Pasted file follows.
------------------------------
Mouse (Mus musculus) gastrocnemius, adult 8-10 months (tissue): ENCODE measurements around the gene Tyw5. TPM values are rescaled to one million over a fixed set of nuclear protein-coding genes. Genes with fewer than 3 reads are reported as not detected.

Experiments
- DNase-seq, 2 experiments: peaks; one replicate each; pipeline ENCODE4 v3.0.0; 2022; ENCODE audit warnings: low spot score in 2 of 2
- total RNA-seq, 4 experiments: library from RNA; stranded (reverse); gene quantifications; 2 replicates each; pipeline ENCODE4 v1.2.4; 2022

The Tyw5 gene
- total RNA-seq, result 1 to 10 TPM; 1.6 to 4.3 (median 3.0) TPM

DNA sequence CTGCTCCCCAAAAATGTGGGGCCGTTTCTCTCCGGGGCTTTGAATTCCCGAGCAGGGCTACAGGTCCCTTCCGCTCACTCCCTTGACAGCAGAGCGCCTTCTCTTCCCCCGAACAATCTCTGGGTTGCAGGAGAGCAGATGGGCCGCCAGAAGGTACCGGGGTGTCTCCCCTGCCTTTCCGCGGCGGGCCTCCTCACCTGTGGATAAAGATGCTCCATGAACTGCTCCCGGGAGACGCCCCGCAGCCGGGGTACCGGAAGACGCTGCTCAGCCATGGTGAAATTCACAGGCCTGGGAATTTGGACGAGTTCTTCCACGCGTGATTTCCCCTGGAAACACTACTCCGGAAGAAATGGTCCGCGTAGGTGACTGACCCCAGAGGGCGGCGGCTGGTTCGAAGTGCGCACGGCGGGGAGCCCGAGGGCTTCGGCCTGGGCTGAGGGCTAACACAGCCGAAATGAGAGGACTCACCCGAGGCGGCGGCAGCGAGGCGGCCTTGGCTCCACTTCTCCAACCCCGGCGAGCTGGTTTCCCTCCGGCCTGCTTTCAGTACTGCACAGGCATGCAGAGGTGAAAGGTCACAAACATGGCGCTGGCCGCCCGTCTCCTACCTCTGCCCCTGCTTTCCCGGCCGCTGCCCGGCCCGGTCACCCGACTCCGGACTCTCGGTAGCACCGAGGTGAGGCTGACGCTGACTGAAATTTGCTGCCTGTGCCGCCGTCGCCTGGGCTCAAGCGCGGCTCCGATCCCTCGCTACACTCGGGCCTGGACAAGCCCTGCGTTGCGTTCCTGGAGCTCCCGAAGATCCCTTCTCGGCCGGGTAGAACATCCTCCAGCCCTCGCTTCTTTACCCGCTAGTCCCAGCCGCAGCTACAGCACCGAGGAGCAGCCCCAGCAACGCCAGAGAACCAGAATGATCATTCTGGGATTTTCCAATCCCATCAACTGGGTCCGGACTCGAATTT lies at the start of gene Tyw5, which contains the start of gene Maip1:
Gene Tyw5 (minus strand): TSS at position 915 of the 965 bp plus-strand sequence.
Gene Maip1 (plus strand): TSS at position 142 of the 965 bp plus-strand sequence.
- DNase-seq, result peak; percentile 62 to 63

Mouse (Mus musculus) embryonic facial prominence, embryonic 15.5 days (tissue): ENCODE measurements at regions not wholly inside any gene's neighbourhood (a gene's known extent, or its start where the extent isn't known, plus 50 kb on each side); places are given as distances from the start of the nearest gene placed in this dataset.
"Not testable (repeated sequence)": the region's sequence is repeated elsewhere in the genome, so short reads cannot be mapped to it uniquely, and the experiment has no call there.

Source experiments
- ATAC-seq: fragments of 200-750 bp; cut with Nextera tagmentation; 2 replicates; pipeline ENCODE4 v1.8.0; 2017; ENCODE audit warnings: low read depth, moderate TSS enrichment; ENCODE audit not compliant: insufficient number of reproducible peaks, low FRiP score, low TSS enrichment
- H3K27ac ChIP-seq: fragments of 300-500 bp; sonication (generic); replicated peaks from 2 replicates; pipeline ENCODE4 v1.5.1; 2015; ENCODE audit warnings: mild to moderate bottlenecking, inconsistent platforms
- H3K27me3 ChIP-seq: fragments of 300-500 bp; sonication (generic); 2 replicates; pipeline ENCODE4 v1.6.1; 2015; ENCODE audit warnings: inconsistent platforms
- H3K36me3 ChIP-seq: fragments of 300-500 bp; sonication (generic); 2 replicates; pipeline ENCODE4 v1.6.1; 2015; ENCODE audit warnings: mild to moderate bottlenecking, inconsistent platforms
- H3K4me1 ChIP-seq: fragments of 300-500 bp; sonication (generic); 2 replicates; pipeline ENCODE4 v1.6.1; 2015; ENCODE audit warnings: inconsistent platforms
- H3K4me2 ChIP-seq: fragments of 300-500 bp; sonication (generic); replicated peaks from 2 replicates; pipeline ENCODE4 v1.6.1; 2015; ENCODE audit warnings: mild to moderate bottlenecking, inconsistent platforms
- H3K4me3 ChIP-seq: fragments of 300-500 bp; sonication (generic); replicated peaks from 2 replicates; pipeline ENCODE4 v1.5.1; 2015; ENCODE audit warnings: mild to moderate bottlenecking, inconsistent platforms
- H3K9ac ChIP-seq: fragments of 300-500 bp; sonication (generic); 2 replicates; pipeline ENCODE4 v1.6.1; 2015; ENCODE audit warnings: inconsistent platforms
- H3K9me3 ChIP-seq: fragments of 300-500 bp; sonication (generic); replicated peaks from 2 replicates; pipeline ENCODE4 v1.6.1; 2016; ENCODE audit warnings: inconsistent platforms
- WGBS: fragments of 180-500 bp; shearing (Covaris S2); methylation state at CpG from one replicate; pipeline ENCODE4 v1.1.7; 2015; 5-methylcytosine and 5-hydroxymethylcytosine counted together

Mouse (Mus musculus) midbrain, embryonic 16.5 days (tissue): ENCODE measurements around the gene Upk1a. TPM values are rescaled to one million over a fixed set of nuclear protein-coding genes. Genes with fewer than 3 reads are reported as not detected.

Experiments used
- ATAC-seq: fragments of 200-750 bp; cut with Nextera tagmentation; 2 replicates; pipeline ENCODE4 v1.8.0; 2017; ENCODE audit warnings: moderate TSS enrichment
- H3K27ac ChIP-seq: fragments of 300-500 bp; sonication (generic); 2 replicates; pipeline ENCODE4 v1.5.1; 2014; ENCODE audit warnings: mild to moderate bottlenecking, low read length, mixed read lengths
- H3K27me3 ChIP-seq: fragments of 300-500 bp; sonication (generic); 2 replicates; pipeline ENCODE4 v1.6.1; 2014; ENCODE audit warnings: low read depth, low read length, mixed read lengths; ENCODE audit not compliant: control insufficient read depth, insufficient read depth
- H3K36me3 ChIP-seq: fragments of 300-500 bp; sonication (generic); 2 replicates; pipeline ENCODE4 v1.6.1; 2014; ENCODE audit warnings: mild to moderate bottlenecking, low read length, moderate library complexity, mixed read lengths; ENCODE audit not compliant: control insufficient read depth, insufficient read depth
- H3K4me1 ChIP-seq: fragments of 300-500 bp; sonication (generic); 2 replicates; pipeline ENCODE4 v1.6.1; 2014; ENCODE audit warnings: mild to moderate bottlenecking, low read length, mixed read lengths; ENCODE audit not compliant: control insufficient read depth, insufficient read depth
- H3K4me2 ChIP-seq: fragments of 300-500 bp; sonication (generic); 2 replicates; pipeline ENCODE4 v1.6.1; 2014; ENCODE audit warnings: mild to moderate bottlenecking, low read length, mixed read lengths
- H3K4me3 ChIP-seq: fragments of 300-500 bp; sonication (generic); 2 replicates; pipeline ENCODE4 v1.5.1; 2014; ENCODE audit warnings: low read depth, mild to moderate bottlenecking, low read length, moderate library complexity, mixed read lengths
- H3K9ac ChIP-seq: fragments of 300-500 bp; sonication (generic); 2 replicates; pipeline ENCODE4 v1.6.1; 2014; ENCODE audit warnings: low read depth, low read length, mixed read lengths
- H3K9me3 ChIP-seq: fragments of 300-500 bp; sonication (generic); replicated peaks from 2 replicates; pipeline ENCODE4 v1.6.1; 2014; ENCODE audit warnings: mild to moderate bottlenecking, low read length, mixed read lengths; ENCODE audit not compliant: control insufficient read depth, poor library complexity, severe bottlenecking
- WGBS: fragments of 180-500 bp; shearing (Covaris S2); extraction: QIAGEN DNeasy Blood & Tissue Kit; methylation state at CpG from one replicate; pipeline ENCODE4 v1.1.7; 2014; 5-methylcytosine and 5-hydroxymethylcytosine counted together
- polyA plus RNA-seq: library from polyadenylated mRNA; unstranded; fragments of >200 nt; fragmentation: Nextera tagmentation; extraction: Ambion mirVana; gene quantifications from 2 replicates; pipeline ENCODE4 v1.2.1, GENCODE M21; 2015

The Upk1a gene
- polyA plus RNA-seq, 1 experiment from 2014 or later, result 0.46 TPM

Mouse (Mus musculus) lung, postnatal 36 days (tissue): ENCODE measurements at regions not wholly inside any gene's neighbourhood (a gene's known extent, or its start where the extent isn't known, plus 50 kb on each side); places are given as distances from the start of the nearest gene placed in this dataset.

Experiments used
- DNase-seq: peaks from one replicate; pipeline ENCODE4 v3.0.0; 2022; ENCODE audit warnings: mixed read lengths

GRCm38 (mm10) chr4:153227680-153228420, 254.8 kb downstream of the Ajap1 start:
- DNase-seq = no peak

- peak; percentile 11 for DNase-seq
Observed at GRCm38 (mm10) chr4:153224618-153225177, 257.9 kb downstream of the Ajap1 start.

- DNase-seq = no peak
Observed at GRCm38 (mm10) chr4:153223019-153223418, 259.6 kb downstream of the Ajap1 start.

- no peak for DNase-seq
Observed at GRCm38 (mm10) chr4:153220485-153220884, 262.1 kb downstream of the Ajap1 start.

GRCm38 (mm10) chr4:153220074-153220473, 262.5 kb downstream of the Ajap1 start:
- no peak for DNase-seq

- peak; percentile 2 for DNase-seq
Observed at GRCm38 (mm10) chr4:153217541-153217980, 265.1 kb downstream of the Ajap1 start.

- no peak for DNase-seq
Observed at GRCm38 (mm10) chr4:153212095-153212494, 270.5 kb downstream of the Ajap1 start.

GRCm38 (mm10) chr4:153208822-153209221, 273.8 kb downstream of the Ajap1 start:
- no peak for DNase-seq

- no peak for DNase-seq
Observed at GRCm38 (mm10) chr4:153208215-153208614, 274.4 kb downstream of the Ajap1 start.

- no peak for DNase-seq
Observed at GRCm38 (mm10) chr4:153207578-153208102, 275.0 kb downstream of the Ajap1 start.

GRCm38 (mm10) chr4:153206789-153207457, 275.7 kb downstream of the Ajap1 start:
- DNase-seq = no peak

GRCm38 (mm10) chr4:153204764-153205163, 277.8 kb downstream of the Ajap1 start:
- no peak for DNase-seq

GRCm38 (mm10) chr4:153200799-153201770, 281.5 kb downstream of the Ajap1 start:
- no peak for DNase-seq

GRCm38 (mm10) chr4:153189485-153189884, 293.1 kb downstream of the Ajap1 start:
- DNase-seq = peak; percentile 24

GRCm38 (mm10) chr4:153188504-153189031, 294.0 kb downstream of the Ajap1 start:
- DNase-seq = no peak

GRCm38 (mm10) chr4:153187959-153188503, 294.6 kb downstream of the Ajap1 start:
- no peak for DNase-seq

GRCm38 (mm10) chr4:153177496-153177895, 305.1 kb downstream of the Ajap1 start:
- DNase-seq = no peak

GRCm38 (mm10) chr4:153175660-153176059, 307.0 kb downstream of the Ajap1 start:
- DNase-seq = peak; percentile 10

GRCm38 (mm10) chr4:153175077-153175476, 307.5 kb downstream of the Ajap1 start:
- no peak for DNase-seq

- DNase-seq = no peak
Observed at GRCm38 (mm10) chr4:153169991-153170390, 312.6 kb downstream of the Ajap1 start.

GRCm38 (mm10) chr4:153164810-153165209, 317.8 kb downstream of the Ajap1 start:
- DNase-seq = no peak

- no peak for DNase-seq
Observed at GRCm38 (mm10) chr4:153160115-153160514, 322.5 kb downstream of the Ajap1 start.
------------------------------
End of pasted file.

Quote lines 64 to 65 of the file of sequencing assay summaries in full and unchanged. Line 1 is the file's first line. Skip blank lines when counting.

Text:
GRCm38 (mm10) chr4:153204764-153205163, 277.8 kb downstream of the Ajap1 start:
- no peak for DNase-seq